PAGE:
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Physical, Mental Toll of Wild Fires May Have Been Underestimated

NEW YORK (Reuters Health) – Nearly all people surveyed during bushfires in Australia reported one or more physical symptoms that they attributed to smoke from the fires, a new study shows.

Online survey responses from 2,084 adult Australians during the 2019-20 bushfire season revealed that 97% reported at least one symptom tied to smoke, most commonly eye or throat irritation or cough, while more than 55% reported symptoms of anxiety or depression related to the smoke, researchers report in Frontiers in Public Health.

“Prolonged exposure to bushfire smoke itself – that is, not to the fires directly – had health effects for just about everyone in our study,” said Dr. Ian Walker, a professor and director of the Research School of Psychology at Australian National University, in Canberra. “Those effects were on physical health and on mental health and wellbeing. They were worse for women than men, and worse for people who previously experienced bushfires.”

“The effects are likely to fade with time, but are also likely to persist for some people,” Dr. Walker told Reuters Health email. “Exposure to bushfire smoke has direct effects on health; it also has indirect effects through disruptions to sleep and exercise which in turn have their own negative effects on health.”

“Climate scientists predict that bushfires are likely to become more frequent and more intense,” he noted.

To take a closer look at the impact of wildfires, one that went beyond statistics based on admissions to the health system, Dr. Walker and his team asked survey respondents about their experiences from December 15, 2019, to February 15, 2020, when levels of bushfire-smoke air pollution affecting the Canberra region were highest.

They reached out to adult residents of the Australian Capital Territory (ACT) and immediately adjacent regions of New South Wales. They used three methods to recruit participants: invitation by letter, a representative population sample recruited by an external company and a convenience sample recruited via social media, radio ads and word of mouth. Each method yielded between 31% and 39% of the total sample.

The response rate for the mailed invitations was only 6%. Forty percent of the overall sample was male; the mean age of the volunteers was 45 years.

The most common symptoms reported were eye irritation or watery eyes (73%), throat irritation or dry throat (70%) and cough (51%). Many also reported headaches (38%), breathlessness (22%) sneezing (21%) or wheeze/whistling chest (20%).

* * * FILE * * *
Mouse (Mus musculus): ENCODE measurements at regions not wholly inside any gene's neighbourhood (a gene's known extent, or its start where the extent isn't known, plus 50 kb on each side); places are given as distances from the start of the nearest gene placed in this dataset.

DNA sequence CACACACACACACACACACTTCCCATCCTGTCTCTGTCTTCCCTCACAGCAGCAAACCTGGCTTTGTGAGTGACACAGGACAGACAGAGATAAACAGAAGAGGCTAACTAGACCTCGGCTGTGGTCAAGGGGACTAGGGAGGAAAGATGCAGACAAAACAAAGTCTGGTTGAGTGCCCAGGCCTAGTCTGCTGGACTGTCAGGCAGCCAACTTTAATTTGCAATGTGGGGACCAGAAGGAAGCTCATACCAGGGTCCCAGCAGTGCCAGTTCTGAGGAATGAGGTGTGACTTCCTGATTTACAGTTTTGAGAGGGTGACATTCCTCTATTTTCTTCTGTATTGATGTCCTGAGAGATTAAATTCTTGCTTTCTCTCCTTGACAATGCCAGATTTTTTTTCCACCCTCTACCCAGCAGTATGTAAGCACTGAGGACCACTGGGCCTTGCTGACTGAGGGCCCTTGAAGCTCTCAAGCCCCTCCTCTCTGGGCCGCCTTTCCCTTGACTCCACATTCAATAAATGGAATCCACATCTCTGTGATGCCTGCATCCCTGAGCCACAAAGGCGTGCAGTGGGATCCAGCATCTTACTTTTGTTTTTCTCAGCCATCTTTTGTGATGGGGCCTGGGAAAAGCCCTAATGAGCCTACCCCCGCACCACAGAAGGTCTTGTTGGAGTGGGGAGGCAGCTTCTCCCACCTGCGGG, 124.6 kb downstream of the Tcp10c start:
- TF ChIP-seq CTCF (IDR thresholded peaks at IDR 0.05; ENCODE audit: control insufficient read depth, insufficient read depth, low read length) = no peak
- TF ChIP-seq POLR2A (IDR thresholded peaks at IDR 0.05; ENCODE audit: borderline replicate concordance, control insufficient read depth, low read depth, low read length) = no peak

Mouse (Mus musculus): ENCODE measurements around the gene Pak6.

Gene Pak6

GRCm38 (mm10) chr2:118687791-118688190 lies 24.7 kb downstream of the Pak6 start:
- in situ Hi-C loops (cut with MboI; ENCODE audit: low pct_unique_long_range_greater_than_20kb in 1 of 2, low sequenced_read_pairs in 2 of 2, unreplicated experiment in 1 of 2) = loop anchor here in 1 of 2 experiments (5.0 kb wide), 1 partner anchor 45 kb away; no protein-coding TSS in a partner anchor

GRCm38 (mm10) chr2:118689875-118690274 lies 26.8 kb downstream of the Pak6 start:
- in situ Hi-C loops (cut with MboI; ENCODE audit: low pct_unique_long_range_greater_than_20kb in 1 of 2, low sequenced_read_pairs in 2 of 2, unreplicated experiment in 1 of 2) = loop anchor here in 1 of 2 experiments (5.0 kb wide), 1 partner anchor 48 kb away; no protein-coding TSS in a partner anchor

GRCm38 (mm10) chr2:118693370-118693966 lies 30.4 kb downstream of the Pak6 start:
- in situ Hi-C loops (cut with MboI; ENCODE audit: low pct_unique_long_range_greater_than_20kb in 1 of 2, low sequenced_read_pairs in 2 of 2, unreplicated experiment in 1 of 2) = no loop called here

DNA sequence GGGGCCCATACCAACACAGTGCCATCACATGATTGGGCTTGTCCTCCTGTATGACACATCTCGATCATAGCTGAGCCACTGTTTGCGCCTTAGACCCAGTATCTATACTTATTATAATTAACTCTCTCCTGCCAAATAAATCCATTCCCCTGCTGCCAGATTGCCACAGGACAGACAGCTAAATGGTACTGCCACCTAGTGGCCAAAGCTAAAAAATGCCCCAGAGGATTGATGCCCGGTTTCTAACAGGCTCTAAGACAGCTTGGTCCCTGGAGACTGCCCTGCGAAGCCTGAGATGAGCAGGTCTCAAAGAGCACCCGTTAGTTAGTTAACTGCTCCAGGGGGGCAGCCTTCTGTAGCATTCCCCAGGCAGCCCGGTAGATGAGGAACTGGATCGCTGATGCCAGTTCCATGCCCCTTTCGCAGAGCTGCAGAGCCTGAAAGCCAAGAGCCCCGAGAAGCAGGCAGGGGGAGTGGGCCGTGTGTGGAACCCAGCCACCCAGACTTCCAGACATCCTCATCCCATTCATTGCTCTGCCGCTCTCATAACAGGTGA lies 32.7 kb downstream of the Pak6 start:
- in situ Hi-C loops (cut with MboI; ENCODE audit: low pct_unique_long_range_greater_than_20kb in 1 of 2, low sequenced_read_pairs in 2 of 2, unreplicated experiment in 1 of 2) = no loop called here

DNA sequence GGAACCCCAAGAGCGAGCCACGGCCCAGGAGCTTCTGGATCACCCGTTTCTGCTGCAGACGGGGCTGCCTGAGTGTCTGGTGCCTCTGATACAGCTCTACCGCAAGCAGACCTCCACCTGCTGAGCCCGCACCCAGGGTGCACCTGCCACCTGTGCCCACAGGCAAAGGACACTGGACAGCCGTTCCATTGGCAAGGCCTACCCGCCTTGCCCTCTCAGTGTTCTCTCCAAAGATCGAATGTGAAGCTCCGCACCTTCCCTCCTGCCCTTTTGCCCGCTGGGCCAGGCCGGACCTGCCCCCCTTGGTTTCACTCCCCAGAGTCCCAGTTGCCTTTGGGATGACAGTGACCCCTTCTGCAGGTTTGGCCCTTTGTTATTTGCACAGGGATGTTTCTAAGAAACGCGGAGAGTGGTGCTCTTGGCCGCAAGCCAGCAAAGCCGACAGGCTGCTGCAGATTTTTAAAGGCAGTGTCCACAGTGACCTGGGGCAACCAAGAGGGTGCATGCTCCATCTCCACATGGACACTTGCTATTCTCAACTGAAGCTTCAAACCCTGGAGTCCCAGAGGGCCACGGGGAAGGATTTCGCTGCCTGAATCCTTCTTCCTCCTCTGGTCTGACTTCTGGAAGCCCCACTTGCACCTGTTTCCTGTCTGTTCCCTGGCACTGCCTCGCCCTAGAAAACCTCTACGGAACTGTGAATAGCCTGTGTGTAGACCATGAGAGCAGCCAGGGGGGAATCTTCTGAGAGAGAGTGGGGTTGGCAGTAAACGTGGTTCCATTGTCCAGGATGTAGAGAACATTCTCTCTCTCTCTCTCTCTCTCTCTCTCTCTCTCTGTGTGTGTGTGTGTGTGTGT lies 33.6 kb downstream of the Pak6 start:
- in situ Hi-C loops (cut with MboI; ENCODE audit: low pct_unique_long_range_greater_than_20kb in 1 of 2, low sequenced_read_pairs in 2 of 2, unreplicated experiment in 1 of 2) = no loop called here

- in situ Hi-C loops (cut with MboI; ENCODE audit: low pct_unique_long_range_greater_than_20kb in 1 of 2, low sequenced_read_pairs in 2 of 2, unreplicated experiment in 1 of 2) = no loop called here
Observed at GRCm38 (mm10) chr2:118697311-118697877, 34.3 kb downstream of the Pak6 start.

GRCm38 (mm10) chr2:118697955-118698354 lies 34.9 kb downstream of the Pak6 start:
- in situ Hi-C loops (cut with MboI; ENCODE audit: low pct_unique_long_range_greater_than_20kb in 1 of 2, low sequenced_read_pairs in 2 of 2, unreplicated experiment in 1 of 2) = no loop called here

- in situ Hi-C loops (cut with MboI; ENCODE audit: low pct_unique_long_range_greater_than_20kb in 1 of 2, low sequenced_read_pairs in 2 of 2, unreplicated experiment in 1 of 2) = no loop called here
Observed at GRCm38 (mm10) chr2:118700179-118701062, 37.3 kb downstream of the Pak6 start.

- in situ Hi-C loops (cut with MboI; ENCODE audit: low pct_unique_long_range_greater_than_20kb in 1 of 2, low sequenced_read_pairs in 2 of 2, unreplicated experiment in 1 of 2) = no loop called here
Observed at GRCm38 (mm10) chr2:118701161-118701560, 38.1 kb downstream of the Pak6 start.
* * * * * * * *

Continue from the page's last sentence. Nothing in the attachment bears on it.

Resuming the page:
Women had almost three times the odds of men of experiencing a greater number of physical health conditions as a result of smoke.

More than 55% of volunteers reported symptoms of anxiety (45%) and/or feeling depressed (21%) as a result of the smoke. Women were significantly more likely than men to report negative mental-health outcomes (odds ratio, 1.99). Half of the volunteers reported poorer sleep, defined as either disrupted or poor sleep (37%) and/or fatigue or feeling tired (33%).

About 17% of people said they had sought advice from a health professional or medical facility for their smoke-related symptoms.

“My primary advice for the average person would be to follow health advice about wearing protective masks, staying indoors, and using air filters, especially if they have any underlying or chronic health issues that might be exacerbated by the smoke,” Dr. Walker said. “For situations likely to last several days, pay attention to alerts from health authorities or others about air quality (in Australia there are apps that report local air quality, updated hourly). Tend to others’ needs. Be reassured that for most people, any health effects are likely to be short-lived.”

Dr. Walker’s advice for mental health clinicians is to “prepare for a surge in presentations, especially in people with heightened anxiety, but also in people experiencing distress because of changes to sleep patterns, inability to get to work or school, and changes to exercise and other physical routines.

The study “goes beyond the normal type of data that is usually collected around wildfire exposures,” which is usually hospital data, said Dr. Cecelia Sorensen, an associate professor of environmental health sciences at Columbia University’s Mailman School of Public Health and an associate professor of emergency medicine at the Columbia-Irving Medical Center, in New York City.

“Some people have no access to healthcare and some don’t seek treatment. This is a slice of the experiences of people we don’t normally see after a wild fire,” Dr. Sorensen said.

“I am very concerned and a little surprised at how many people reported symptoms,” she said. “It’s really concerning that 97% reported symptoms. This is a public-health crisis that is not being addressed.”

Moreover, Dr. Sorensen said, “we know that wildfire smoke is potentially more hazardous than normal PM pollution because it actually has a worse composition.”

SOURCE: https://bit.ly/3j9JaOq Frontiers in Public Health, online October 14, 2021.

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